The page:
Both Newman and Bak are at the Santa Fe Instutute as well as Crutchfield,
Kaufman, and Eble. They seem to be way ahead of everyone else in dealing with
this issue. It is well worth browsing through the SFI website
(www.santafe.edu), not least because a lot of papers are available online.
In the mid-1970s Dave Raup, Steve Gould, Jack Sepkoski and a few others
published a series of papers on the stochastic nature of phylogenetic data.
They argued that random models account for the data so a directed "push" or
"pull" such as from orthogenesis was not needed. I've thought that this could
be viewed as a "mask of God" (to use Luther's term , as George Murphy has
emphasized on this listserv and elsewhere); i.e. God is working through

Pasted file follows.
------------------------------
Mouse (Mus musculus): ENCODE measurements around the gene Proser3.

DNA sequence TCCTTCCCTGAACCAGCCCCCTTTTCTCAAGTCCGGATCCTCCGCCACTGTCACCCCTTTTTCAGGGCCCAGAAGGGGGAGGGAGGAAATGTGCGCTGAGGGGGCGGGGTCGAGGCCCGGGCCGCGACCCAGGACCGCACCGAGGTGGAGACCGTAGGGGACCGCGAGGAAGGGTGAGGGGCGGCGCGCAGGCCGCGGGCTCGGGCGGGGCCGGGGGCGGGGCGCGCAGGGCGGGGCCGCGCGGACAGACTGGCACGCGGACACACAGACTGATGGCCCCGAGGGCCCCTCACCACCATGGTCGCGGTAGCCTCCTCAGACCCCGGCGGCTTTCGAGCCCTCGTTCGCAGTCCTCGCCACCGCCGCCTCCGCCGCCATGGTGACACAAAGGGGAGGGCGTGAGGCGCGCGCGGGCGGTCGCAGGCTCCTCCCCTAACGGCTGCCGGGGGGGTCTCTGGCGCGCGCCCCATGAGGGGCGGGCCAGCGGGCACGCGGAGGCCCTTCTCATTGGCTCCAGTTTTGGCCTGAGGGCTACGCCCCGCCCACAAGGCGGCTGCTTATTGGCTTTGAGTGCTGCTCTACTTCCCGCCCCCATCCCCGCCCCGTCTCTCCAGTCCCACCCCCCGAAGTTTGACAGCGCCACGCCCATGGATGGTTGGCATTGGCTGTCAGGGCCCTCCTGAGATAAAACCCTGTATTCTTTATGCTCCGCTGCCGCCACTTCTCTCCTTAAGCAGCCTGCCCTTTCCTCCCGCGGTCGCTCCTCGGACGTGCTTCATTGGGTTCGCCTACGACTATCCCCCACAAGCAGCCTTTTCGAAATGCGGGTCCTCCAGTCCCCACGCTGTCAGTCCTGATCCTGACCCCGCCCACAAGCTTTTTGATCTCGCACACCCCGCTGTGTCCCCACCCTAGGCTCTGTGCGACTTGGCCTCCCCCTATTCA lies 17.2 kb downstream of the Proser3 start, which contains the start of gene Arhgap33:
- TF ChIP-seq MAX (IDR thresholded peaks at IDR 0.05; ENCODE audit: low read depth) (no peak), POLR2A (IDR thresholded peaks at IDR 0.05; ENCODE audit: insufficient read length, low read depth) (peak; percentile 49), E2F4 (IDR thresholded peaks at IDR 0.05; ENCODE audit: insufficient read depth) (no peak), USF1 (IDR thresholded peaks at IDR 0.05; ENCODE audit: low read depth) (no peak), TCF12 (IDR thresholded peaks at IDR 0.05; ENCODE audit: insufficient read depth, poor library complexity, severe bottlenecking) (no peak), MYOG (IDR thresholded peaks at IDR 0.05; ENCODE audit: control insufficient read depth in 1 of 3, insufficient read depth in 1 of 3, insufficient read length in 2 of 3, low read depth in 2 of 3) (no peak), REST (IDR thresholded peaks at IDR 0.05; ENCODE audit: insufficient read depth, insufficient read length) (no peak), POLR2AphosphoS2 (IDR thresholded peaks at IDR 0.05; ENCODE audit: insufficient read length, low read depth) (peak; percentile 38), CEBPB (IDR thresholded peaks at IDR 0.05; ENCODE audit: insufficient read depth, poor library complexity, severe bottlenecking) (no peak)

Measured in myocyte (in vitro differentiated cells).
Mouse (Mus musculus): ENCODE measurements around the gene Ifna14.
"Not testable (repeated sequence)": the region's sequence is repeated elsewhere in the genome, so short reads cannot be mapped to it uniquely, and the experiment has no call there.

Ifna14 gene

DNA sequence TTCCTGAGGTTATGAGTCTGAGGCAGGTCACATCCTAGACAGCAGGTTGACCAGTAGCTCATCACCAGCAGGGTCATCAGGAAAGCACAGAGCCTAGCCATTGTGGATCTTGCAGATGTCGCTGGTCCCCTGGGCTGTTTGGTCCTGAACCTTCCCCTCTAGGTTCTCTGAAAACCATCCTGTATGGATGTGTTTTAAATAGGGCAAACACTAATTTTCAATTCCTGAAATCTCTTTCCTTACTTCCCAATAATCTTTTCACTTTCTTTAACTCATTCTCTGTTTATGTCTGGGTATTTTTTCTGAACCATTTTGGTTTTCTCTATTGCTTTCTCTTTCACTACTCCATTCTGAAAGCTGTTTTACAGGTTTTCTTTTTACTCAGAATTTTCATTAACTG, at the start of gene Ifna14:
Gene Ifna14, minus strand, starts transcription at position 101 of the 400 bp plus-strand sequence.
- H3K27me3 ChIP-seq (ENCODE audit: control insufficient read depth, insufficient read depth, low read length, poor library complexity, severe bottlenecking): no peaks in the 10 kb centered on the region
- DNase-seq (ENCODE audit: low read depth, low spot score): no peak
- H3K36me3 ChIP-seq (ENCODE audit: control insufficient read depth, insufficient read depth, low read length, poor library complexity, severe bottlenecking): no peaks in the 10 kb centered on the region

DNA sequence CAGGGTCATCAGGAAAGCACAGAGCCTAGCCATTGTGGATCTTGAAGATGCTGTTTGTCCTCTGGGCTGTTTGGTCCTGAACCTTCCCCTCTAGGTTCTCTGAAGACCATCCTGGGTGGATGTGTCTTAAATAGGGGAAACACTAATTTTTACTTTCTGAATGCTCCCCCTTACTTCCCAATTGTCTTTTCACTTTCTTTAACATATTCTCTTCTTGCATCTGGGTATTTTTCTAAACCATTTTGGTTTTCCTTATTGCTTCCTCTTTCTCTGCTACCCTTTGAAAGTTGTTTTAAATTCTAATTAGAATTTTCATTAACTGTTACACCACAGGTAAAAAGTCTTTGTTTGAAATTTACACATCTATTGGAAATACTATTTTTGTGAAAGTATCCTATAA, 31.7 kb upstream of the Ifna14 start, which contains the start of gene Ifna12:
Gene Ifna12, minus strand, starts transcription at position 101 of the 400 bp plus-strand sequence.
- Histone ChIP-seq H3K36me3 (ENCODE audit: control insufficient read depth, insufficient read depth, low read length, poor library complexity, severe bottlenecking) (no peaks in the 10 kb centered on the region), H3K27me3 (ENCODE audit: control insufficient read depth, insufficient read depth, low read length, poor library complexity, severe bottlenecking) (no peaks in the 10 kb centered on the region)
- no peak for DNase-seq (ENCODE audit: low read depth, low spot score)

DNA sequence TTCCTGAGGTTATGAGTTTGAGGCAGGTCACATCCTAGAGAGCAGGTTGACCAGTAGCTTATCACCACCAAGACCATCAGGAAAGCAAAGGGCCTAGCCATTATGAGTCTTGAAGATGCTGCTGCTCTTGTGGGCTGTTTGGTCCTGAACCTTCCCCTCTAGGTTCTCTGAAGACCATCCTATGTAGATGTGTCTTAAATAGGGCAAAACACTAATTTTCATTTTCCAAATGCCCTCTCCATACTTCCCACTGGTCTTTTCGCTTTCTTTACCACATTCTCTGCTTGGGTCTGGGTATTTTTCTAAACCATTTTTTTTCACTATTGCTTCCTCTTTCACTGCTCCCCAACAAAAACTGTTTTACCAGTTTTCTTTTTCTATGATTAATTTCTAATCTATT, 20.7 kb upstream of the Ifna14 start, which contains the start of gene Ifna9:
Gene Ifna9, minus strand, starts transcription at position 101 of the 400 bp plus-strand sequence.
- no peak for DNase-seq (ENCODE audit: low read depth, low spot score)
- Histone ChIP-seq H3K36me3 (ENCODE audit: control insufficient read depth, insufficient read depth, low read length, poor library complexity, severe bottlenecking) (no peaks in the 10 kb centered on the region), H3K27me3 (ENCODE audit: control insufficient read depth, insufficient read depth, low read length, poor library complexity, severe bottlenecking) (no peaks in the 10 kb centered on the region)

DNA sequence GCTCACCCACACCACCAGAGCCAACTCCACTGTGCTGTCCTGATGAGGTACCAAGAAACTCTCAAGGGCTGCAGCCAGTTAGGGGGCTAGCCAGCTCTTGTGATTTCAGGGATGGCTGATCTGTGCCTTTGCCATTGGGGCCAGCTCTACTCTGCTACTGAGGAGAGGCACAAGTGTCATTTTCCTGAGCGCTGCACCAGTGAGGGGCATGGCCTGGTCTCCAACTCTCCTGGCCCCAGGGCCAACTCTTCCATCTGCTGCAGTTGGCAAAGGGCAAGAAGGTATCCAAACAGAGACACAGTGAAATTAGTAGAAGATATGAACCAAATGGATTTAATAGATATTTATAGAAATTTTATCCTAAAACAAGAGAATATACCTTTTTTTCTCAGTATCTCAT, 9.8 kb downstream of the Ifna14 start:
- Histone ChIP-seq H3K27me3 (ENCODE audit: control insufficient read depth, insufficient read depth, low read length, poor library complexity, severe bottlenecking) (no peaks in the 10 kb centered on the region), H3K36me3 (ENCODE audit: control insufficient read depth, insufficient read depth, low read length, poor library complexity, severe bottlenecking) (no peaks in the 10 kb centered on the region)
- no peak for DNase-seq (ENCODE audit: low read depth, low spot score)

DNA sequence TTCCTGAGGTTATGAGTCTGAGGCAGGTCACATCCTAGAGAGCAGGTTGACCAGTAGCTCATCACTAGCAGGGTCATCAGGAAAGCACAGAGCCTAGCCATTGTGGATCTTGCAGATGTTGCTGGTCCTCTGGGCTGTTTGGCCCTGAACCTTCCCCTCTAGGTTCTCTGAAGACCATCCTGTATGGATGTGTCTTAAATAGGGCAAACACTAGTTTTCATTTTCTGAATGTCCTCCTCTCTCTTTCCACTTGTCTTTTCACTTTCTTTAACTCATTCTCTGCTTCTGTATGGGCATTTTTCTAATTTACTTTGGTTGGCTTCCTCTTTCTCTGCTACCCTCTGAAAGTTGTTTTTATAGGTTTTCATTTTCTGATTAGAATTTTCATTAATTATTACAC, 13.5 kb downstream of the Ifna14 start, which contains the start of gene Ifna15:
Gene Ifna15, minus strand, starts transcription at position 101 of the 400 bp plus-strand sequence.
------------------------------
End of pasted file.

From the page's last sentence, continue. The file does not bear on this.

(concurrent or cooperating with) what we would call natural means, without
putting on an obvious divine-dog-and-pony-show. If the data are fractal and
deterministic, does this argue against the "mask" in this case? Or does it
still apply if the phylogenetic data are multifractal? Is this at all what
you were thinking in your comment on being deterministic but appearing
Karl V. Evans